Good morning. It’s Thursday. We’ll look at why Madison Square Garden needs a new permit — and why getting it will probably be more complicated than getting a new driver’s license. And, in a city of skyscrapers, there’s a bid to build a casino underground.
Credit…Amir Hamja for The New York Times
In New York there are building permits, permits for wastewater treatment plants, learner’s permits for new drivers and special permits for trucks that are unusually large or heavy.
And, it turns out, there is a permit, issued by New York City, for Madison Square Garden.
The Garden’s current permit is expiring. The Garden has told city officials it would seek a permanent one. I asked my colleague Dana Rubinstein to explain what’s at stake.
Why does the Garden need a permit now?
The permit they have is for 10 years rather than permanent because in 2013, when Christine Quinn was the speaker of the City Council, she wanted to pressure Madison Square Garden to find a new home. They put a time limit on the permit that was issued then.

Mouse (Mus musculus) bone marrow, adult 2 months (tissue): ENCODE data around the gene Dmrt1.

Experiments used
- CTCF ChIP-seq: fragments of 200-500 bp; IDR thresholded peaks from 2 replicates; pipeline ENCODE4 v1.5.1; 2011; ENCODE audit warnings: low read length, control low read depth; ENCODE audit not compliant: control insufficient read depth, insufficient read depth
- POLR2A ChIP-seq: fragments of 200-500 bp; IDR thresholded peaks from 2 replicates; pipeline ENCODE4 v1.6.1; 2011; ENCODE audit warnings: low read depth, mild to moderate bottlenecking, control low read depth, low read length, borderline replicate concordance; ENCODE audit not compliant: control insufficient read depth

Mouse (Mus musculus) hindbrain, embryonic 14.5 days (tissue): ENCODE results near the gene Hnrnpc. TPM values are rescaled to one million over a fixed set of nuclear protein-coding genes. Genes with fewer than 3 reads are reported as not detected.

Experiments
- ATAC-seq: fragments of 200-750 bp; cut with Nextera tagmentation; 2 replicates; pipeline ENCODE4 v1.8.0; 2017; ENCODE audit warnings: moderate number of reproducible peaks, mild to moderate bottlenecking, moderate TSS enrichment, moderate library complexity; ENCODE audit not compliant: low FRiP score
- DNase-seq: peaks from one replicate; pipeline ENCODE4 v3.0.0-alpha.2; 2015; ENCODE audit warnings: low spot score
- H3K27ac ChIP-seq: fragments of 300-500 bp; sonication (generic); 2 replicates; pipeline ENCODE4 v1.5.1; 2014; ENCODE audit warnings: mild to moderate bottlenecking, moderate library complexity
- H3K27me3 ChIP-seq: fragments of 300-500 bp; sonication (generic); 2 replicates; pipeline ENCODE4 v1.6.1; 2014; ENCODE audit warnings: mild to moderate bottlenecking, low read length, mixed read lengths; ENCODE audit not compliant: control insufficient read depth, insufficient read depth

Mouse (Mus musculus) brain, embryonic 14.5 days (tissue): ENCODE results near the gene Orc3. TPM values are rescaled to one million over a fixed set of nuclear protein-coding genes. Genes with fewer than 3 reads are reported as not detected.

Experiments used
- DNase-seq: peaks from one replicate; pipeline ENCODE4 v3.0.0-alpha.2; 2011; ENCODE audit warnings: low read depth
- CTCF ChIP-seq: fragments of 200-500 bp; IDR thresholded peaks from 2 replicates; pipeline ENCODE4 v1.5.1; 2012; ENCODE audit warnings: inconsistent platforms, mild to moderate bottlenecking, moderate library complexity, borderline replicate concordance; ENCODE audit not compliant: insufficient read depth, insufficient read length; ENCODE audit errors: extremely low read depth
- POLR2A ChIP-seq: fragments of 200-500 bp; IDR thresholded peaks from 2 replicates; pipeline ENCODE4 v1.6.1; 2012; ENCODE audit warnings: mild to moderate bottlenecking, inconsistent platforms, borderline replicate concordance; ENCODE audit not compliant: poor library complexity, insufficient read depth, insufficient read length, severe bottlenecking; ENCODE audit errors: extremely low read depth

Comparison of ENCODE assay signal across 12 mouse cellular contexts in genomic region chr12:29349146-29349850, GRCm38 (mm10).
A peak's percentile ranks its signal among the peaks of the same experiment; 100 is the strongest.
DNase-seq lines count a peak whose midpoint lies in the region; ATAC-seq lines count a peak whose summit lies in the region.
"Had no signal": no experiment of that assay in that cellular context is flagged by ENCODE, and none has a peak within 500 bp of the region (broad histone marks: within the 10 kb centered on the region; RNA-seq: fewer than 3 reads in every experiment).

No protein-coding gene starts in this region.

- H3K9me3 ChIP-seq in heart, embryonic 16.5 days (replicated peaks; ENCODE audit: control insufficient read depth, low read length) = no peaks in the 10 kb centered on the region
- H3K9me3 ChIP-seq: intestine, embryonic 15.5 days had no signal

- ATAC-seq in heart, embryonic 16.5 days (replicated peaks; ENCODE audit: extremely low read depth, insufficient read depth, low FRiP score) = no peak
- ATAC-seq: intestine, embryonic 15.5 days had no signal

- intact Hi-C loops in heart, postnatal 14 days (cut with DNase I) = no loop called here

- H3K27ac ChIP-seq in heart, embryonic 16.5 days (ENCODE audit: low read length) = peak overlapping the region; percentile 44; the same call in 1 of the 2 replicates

But the Garden hasn’t gone anywhere.
No, that gambit didn’t work. In the years since 2013, the political will to force the Garden to relocate seems to have ebbed. There was a time when the Regional Plan Association and the Municipal Art Society, which both carry influence in New York, were outspoken in their desire to force the Garden to move. They argued that was really the only way to rebuild Penn Station and make it worthy of the city and of its standing as the nation’s busiest railroad station.
But things have changed. Andrew Cuomo, when he was governor, put out a different plan that he said would result in a better Penn Station. The plan involves allowing 10 skyscrapers to go up around the station, which he said would generate enough revenue to help rebuild it.
After he left office, his successor, Gov. Kathy Hochul, adopted a similar plan. It’s controversial, especially in light of the decline in office use and the rise of working from home, but it is still the plan. And the state has begun renovation plans for Penn Station, so there’s a feeling that New York could get a resurrected Penn Station even with Madison Square Garden crouching on top of it.